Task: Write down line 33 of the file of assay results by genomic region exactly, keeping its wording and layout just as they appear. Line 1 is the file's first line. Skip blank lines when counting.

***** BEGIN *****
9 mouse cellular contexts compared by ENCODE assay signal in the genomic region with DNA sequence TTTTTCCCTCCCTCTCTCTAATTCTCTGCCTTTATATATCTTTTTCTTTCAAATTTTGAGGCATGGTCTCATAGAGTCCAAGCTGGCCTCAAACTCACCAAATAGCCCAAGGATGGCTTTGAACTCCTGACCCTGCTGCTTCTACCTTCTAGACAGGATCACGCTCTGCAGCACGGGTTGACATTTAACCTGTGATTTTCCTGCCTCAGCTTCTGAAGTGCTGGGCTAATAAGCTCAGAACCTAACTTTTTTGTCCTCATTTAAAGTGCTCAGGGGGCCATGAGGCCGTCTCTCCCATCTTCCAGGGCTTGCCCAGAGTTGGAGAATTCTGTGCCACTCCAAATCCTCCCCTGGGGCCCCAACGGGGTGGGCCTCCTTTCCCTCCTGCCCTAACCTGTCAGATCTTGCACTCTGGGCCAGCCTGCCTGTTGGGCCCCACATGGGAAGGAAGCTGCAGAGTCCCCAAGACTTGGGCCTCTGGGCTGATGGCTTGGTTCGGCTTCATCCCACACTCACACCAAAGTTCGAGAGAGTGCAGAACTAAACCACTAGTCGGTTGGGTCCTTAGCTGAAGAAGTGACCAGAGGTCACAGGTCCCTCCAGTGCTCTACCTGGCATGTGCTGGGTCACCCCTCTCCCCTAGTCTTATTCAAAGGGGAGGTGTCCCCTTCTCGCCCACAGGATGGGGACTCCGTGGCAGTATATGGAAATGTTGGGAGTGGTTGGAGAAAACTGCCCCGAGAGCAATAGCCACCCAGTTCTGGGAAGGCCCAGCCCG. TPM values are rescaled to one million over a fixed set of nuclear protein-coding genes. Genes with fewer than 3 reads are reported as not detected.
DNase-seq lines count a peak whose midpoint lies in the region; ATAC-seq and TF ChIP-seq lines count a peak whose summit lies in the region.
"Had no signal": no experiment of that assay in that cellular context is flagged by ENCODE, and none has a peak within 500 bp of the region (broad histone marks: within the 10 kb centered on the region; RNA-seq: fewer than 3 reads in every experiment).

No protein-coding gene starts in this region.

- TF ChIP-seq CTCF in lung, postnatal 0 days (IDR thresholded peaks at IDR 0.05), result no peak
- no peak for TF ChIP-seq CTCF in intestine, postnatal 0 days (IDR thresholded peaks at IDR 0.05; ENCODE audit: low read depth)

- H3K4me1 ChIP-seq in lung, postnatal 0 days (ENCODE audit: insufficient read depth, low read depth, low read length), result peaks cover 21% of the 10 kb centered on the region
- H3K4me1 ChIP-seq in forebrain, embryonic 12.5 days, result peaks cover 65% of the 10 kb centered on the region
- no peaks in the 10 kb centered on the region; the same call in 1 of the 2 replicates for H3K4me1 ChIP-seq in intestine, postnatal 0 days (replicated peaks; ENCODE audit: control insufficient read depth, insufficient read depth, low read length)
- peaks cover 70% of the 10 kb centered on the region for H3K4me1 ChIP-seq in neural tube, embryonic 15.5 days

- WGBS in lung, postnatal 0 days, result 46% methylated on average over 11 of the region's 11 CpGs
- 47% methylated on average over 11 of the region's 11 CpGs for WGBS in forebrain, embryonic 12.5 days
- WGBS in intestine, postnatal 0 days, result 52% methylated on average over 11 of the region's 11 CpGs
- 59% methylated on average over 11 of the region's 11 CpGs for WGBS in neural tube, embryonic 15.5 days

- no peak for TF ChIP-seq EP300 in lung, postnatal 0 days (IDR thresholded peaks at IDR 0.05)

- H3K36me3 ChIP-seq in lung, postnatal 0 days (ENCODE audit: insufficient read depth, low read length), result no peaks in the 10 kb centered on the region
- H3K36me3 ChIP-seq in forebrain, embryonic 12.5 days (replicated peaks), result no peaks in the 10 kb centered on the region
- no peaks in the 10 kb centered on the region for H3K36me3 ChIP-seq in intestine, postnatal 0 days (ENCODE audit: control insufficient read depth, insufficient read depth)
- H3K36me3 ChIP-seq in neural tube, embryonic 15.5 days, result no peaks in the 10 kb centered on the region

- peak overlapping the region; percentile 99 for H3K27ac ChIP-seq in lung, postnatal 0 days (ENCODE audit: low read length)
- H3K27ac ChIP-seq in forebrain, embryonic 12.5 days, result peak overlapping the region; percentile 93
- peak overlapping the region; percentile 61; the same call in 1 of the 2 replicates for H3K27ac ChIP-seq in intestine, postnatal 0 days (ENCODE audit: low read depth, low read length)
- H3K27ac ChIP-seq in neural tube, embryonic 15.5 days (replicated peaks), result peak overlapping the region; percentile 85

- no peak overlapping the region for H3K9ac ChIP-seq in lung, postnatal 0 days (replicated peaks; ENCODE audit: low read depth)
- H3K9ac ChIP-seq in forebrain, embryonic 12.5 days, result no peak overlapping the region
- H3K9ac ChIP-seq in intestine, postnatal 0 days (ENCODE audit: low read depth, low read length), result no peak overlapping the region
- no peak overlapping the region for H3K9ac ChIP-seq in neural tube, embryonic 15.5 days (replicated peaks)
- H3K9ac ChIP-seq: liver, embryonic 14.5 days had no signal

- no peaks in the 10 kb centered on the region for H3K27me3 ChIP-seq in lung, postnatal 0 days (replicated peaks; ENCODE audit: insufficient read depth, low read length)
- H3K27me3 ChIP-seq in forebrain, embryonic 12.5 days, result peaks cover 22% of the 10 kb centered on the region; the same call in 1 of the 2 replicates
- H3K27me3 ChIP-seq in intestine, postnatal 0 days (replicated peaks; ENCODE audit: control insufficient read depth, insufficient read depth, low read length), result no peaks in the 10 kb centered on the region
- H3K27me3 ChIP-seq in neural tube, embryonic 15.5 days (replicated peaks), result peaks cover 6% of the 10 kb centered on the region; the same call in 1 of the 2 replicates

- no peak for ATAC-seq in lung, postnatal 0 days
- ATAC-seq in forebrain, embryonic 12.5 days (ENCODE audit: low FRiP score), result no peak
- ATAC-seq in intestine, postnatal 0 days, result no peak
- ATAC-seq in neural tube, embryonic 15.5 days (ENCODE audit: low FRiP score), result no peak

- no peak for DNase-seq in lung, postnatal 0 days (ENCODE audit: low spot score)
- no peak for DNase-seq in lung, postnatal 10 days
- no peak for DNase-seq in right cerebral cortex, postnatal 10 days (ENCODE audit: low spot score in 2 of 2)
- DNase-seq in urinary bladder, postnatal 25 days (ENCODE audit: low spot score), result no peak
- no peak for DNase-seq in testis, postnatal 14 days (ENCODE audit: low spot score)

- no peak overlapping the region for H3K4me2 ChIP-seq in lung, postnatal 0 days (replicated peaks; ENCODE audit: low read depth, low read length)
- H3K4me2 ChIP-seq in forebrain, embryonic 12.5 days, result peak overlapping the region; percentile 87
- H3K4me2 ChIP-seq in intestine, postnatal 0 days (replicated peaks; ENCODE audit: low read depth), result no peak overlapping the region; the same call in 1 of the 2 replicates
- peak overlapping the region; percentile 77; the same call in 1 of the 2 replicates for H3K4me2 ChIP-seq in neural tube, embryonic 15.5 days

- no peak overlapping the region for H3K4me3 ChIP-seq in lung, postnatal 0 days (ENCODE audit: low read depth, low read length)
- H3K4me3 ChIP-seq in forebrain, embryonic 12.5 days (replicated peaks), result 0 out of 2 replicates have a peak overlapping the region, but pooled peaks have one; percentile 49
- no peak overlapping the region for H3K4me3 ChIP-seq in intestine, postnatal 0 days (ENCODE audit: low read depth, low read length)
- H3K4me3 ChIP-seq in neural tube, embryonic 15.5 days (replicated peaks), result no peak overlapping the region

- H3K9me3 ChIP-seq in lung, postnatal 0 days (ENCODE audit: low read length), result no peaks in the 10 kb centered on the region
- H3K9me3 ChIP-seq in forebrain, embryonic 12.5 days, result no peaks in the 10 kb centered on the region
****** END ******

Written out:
- no peak for ATAC-seq in lung, postnatal 0 days